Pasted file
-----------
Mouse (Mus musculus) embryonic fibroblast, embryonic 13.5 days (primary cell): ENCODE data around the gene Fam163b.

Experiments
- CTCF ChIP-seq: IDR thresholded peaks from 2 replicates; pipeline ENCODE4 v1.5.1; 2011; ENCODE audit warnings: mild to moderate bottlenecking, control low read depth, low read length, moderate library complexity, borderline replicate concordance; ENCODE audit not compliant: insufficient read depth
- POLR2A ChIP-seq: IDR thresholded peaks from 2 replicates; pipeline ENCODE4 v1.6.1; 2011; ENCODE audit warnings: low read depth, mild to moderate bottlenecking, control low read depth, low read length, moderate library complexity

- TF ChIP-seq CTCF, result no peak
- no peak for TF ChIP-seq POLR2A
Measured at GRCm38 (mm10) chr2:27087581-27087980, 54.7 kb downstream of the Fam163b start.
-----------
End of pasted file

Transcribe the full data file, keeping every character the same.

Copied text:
Mouse (Mus musculus) embryonic fibroblast, embryonic 13.5 days (primary cell): ENCODE data around the gene Fam163b.

Experiments
- CTCF ChIP-seq: IDR thresholded peaks from 2 replicates; pipeline ENCODE4 v1.5.1; 2011; ENCODE audit warnings: mild to moderate bottlenecking, control low read depth, low read length, moderate library complexity, borderline replicate concordance; ENCODE audit not compliant: insufficient read depth
- POLR2A ChIP-seq: IDR thresholded peaks from 2 replicates; pipeline ENCODE4 v1.6.1; 2011; ENCODE audit warnings: low read depth, mild to moderate bottlenecking, control low read depth, low read length, moderate library complexity

- TF ChIP-seq CTCF, result no peak
- no peak for TF ChIP-seq POLR2A
Measured at GRCm38 (mm10) chr2:27087581-27087980, 54.7 kb downstream of the Fam163b start.